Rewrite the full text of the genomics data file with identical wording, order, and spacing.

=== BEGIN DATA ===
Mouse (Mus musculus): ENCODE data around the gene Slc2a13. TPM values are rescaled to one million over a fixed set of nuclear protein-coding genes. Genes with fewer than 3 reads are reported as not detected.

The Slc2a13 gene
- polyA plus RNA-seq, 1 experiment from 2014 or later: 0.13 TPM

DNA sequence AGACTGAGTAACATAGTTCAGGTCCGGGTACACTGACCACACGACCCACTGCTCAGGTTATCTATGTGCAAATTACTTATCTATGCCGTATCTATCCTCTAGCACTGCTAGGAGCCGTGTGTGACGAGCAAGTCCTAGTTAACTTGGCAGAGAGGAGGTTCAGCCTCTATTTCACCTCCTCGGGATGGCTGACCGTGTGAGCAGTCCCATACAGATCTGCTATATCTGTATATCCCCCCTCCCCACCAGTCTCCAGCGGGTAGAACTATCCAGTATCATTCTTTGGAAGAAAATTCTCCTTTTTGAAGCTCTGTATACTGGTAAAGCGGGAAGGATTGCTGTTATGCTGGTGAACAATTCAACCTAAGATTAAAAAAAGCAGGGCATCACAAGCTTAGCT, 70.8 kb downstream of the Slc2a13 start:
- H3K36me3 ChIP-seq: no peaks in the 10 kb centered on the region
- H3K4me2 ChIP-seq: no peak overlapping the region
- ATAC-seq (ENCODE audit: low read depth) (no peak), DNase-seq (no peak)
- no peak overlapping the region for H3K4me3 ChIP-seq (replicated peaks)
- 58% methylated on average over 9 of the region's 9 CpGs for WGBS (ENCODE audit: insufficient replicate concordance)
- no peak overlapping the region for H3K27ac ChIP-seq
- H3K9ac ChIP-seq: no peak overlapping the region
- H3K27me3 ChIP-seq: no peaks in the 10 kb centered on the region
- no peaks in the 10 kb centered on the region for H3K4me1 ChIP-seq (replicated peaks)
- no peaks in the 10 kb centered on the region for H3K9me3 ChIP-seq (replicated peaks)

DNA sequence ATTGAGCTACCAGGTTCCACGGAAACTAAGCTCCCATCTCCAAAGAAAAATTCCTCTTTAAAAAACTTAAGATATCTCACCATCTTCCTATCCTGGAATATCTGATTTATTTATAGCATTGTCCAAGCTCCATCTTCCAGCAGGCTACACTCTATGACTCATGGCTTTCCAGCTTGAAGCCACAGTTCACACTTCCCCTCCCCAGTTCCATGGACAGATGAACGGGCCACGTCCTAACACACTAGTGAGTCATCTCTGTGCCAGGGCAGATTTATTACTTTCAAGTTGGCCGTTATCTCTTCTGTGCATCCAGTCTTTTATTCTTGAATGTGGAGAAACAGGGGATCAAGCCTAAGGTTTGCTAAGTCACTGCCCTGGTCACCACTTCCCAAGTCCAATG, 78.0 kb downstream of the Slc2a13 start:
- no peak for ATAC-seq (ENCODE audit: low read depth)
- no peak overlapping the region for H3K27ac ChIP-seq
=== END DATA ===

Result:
Mouse (Mus musculus): ENCODE data around the gene Slc2a13. TPM values are rescaled to one million over a fixed set of nuclear protein-coding genes. Genes with fewer than 3 reads are reported as not detected.

The Slc2a13 gene
- polyA plus RNA-seq, 1 experiment from 2014 or later: 0.13 TPM

DNA sequence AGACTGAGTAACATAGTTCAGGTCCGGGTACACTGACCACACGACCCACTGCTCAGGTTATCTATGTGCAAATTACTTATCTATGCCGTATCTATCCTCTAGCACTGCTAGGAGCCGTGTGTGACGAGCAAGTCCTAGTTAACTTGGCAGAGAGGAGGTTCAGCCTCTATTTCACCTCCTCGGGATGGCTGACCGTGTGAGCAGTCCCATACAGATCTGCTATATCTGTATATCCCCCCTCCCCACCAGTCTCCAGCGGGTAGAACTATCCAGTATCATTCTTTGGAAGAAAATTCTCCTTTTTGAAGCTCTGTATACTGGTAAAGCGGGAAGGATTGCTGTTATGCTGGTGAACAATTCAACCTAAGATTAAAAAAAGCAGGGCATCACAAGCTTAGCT, 70.8 kb downstream of the Slc2a13 start:
- H3K36me3 ChIP-seq: no peaks in the 10 kb centered on the region
- H3K4me2 ChIP-seq: no peak overlapping the region
- ATAC-seq (ENCODE audit: low read depth) (no peak), DNase-seq (no peak)
- no peak overlapping the region for H3K4me3 ChIP-seq (replicated peaks)
- 58% methylated on average over 9 of the region's 9 CpGs for WGBS (ENCODE audit: insufficient replicate concordance)
- no peak overlapping the region for H3K27ac ChIP-seq
- H3K9ac ChIP-seq: no peak overlapping the region
- H3K27me3 ChIP-seq: no peaks in the 10 kb centered on the region
- no peaks in the 10 kb centered on the region for H3K4me1 ChIP-seq (replicated peaks)
- no peaks in the 10 kb centered on the region for H3K9me3 ChIP-seq (replicated peaks)

DNA sequence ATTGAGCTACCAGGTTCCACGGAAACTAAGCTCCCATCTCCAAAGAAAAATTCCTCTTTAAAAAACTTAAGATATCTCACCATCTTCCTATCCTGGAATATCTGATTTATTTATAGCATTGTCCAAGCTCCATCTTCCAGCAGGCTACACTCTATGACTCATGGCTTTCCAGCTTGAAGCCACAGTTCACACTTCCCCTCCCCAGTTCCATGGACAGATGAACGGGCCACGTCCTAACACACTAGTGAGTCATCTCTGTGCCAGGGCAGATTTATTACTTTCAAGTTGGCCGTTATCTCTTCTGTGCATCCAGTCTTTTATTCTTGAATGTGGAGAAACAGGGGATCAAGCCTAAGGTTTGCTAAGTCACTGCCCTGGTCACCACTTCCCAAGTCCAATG, 78.0 kb downstream of the Slc2a13 start:
- no peak for ATAC-seq (ENCODE audit: low read depth)
- no peak overlapping the region for H3K27ac ChIP-seq